Knox: HARD WORK and sticking to our guns. We’ve never done a tour we didn’t want to do, we’ve never made a single or wrote a song we didn’t want or like, and we’ve never kowtowed to anyone. We manage ourselves (Will Wagstaff is the best manager we could have), we’ve DIY booked some tours and small runs and shows. We play what we want when we want to. That drive and mentality reflects in our stage presence, our actions, and our appreciation from listeners new and old. Hard work pays off.
ML: Enforced has shared the stage with many notable metal and punk bands, including Sacred Reich, Iron Reagan, and Power Trip. What have been some of the most memorable moments from these shows, and what has the band learned from these experiences?
Knox: We’ve learned something new from every tour we’ve ever been on. We learned a lot from the Sacred Reich tour (we’d never been a part of anything that big before) and having wonderful guides like Tony Foresta and Phil Rind showing us the ropes on how bigger venue shows operate behind the scenes was great. Towards the end of the Decibel Tour, in Jersey City, the whole tour package just started stage diving and cannon-balling off stage throughout the entire Obituary set. Some of the most fun energy I’ve ever been a part of, and Obituary thought it was the coolest/funniest/best time as well! We rode that glow for days.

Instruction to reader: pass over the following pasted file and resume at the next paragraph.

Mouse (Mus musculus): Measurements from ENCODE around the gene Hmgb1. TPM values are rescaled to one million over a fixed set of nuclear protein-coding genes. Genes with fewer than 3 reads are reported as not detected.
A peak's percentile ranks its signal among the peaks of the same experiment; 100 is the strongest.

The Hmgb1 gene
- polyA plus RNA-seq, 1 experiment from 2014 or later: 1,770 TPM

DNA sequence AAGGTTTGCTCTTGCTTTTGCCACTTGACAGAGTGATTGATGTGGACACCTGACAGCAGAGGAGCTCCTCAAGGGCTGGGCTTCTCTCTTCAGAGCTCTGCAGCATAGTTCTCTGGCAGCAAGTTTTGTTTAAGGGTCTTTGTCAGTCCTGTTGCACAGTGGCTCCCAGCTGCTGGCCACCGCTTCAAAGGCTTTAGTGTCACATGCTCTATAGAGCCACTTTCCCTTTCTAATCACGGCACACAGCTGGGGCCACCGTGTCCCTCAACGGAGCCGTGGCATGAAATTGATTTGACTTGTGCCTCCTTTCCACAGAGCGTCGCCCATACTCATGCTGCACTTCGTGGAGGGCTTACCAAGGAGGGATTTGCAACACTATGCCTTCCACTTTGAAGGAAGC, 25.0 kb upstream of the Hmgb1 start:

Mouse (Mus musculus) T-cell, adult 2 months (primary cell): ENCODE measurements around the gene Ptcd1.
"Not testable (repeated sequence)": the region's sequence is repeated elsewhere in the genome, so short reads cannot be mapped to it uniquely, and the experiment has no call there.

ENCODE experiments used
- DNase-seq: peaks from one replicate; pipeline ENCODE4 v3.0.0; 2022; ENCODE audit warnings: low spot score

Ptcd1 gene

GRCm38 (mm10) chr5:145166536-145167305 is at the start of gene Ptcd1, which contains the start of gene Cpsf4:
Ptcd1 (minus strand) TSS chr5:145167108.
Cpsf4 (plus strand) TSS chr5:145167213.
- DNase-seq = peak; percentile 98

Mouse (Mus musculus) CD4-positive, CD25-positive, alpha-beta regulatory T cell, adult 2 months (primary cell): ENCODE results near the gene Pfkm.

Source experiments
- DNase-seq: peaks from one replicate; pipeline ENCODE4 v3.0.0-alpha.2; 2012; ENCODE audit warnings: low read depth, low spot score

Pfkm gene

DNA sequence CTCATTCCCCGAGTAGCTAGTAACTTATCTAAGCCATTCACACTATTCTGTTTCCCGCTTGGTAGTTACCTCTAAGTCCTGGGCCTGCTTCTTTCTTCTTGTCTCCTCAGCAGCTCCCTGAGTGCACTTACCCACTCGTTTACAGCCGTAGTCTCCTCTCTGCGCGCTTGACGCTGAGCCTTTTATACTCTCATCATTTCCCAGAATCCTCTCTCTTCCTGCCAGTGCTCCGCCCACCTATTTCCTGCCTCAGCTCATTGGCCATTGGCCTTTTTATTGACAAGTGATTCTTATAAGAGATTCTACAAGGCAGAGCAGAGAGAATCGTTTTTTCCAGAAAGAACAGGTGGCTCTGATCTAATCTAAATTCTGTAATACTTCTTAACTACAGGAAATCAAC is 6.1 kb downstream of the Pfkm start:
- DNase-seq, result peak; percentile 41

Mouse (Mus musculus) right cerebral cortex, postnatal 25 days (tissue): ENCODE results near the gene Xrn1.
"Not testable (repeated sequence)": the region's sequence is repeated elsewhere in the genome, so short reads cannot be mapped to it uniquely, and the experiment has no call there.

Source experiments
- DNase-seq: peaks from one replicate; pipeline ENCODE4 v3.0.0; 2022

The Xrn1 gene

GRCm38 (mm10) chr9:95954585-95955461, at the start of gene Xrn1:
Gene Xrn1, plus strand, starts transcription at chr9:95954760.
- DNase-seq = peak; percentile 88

ML: Your live shows are known for their high-energy and intense atmosphere. How does the band prepare for a live performance, and what do you hope to achieve through your live shows?
Knox: We tune our guitars and go on stage. Very little/no preparation. We hope people lose their minds and jump off stage and mosh relentlessly. I love when crowds can match or exceed our energy. If I can do it, you can do it.
ML: Enforced has been described as “the future of thrash metal.” What are your thoughts on that description, what does the future hold for the band, and what can fans expect to see and hear from Enforced in the coming years?
Knox: That’s a bold statement, but a wonderful compliment. I’m glad people are seeing us in that kind of light. We have two tours ready to go for the summer, potentially a third. We’ll have a beer out when the album drops, we’re working on a record release show in Richmond (looking mid May). The gears don’t stop turning in the Enforced house.